If you don’t care anything for Twitter, you might have missed all the buzz going around today regarding Claire Boucher – better known in the music realm as Grimes – and the deletion of her Tumblr account. Let’s first hash things out a little bit so we’re all on the same page.
Boucher posted her thoughts on a wide variety of subjects, but the original post was deleted before I got to read the entire thing, so I’m left with the Pitchfork story as a primary source of information. On its face, there doesn’t seem to be much to get Boucher’s hackles up in the Pitchfork story. In the post in question, Boucher seems to have made some points regarding the state of the music industry, and responded to criticism of her list of her favorite songs of last year. None of the opinions Pitchfork chose to highlight are particularly inflammatory or revelatory in nature, and none of them are ones I’d even disagree with (though the merits of Beyonce or PSY can certainly be debated). But the fact that Pitchfork picked up her opinions and presented them as newsworthy seems to have been the impetus behind the deletion of her Tumblr account. On its face, that action strikes me as counter-productive at best, and disingenuous at worst.
Is Boucher entitled to privacy? Without a doubt. Pitchfork certainly isn’t welcome to invade her private residence and record her dinner conversations to mine for her thoughts on any number of subjects. Any individual with a conscience should agree with that premise. But the fact that Boucher has become a public figure because of the success of her music effectively limits the spaces where she can continue to have private conversations. No longer is her blog simply “her blog.” It’s an outlet for her artistic self, and a way for her to connect with her fans; though I didn’t follow her blog, I’d have to imagine that she shared new videos or songs or tour dates there which were also picked up by larger media outlets. In that same sense, I’m sure she shared some of the better stories and reviews she received for Visions over the past year or so. And if that’s the case, she’s already blurred the lines between her own persona and her work persona before this ever happened. (Now, I’m willing to admit that I’m wrong if her Tumblr wasn’t used in that manner. But it was called Actually Grimes, and not by her own name, so that leads me to believe the blog was a mix of her opinion and her work.)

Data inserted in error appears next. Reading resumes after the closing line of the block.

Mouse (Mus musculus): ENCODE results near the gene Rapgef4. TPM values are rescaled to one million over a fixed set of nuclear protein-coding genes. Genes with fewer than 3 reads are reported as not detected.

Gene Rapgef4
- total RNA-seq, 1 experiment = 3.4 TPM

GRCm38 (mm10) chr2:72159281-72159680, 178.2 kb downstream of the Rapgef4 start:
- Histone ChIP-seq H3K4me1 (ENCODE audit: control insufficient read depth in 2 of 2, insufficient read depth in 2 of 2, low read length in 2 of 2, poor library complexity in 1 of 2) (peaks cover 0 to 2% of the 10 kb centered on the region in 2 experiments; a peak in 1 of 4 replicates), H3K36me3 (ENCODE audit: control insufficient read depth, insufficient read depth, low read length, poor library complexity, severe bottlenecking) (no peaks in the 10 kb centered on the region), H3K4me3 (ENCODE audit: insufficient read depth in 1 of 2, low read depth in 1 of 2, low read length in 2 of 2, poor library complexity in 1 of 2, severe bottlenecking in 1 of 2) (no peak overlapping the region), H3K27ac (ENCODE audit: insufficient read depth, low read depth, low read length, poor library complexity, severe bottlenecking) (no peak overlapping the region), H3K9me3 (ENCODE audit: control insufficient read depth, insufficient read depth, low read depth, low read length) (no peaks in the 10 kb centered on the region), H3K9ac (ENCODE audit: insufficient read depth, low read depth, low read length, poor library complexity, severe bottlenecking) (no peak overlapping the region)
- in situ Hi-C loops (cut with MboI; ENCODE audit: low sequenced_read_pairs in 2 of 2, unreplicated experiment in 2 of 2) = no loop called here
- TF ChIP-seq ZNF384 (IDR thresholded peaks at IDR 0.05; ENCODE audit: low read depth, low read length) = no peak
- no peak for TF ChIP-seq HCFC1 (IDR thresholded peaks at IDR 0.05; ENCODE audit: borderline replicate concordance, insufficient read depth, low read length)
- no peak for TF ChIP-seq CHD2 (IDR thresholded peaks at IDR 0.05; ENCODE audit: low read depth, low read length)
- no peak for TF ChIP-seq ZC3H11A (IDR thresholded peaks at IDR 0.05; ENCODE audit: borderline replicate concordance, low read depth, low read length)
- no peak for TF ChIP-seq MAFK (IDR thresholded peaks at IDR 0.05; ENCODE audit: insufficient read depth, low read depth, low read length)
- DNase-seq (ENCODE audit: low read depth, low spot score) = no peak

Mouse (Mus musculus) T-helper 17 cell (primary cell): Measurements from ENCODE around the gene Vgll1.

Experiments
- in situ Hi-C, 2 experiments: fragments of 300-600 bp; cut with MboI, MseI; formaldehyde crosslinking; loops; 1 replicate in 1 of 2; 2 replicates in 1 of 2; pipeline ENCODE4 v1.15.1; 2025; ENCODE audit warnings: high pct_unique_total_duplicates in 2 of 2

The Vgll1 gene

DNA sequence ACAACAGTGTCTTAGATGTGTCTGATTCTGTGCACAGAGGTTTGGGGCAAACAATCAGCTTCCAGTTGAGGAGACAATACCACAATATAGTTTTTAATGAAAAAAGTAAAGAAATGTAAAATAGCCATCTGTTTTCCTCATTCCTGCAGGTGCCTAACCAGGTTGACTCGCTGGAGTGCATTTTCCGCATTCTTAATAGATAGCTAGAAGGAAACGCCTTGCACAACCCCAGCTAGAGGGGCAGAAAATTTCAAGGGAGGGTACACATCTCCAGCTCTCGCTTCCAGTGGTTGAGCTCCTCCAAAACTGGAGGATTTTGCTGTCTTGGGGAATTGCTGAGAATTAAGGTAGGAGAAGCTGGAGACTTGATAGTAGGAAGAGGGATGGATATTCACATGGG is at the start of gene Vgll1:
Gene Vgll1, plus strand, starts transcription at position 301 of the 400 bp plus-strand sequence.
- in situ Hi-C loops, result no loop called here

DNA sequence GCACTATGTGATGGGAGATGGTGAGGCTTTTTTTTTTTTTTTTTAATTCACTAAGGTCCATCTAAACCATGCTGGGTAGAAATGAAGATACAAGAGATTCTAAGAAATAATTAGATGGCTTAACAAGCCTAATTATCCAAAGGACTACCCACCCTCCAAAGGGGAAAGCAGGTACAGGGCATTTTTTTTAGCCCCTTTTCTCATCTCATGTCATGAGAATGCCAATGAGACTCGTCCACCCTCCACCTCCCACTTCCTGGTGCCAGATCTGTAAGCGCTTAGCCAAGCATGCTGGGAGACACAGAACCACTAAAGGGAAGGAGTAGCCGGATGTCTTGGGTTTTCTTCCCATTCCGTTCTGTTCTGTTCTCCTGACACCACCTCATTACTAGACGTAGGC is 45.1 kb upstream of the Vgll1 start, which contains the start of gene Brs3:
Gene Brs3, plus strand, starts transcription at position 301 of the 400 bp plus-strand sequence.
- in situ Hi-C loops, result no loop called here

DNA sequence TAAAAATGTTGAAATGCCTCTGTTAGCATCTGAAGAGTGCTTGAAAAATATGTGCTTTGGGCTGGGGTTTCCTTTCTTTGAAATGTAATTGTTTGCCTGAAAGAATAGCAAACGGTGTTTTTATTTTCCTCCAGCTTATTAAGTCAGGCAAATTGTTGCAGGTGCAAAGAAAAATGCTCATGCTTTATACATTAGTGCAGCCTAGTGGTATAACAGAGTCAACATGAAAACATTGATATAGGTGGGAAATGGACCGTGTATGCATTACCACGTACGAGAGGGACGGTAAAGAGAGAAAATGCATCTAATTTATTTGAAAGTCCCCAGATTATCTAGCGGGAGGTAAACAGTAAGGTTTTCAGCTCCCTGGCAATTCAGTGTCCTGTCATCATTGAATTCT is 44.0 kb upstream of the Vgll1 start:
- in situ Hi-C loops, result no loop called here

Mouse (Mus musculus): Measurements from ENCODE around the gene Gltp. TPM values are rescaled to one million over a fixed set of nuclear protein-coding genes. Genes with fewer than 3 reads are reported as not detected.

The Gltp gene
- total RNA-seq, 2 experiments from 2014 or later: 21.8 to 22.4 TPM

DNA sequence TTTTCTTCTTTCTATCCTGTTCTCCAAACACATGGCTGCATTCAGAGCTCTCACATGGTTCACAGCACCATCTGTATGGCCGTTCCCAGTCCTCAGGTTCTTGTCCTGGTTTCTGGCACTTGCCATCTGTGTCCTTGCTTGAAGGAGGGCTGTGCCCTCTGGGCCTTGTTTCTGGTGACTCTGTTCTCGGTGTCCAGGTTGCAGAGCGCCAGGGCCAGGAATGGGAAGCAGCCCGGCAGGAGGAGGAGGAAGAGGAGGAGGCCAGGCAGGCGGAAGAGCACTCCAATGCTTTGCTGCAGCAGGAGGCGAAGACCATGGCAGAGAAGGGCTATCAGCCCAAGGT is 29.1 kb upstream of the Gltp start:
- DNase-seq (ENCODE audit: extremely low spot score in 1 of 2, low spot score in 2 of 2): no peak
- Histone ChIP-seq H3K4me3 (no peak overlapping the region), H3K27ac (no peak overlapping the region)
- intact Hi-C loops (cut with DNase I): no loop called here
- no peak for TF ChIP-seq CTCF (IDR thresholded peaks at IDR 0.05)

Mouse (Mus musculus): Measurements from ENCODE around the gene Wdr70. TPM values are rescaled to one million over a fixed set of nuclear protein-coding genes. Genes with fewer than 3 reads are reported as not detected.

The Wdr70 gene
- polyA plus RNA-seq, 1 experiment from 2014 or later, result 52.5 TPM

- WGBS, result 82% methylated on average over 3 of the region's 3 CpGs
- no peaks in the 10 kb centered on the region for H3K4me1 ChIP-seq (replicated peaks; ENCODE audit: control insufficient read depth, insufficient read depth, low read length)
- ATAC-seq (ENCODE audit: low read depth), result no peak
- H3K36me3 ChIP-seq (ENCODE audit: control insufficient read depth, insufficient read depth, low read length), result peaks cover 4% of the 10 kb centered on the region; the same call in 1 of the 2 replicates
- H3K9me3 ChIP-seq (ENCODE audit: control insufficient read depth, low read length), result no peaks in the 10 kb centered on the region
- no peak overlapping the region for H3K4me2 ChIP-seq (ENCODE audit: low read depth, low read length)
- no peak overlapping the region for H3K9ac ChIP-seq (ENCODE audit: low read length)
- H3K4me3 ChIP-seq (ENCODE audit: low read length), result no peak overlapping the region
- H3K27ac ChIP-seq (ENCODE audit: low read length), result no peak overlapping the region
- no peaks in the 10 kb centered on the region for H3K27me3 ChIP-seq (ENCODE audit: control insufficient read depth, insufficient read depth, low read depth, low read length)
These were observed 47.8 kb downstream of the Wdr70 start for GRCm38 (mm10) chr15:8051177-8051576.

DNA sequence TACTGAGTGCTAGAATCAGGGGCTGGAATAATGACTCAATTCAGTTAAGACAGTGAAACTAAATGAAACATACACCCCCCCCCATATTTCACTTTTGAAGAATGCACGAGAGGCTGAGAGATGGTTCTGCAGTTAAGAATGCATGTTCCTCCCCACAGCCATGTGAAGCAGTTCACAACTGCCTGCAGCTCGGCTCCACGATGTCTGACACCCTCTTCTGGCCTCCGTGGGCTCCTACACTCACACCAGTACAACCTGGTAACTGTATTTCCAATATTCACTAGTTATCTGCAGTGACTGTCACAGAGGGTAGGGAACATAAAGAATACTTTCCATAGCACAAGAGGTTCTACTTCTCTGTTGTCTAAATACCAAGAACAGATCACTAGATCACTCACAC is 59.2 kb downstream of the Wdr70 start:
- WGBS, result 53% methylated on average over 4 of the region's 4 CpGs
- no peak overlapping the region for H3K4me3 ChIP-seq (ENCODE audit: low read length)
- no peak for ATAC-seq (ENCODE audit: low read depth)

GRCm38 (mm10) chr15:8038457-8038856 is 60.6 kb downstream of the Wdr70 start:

Pitchfork was instrumental in Boucher’s rise to fame in 2012. For her to be angry that they’re still, in essence, providing her with additional outlets for her output – whether it’s creative or not – demonstrates a misunderstanding of her current state. She’s no longer afforded the privilege of private thoughts when in a public forum, and while that might be unfair, and while she obviously doesn’t like it, that doesn’t mean it’s not true. Her Tumblr, in essence, is no different than her voicing her opinion in between songs at a concert and having them subsequently reported.
Is that loss of privacy traumatic once its fully realized? I’m sure. Perhaps Boucher’s response is purely reactionary, and will be rethought and retooled in time to provide her with an outlet she still feels connects her with fans without being used as material for Pitchfork. Maybe not. But regardless of whether she returns to blogging, there’s a disconnect here. Who Boucher is when she’s Grimes and who she is when she’s Claire are no longer separate entities, and what either one does, regardless of how mundane it might be, represents a possible news story.
All that said, Pitchfork – and the blogging world at large – isn’t without blame here either. Music shouldn’t be on a twenty-four hour news cycle, because there simply isn’t that much going on. An artist tweeting where they are eating on tour largely isn’t interesting outside of the people who follow them on Twitter or Facebook. And that’s a fine line to walk. In this particular case, I think Boucher’s thoughts on the music industry are certainly relevant, but music journalists across the board need to be careful with reporting what is actually important to ruminate on – like Boucher’s opinions here – and what is simply TMZ-style bullshit. All too often I see outlets slipping into the latter category, and that’s discouraging.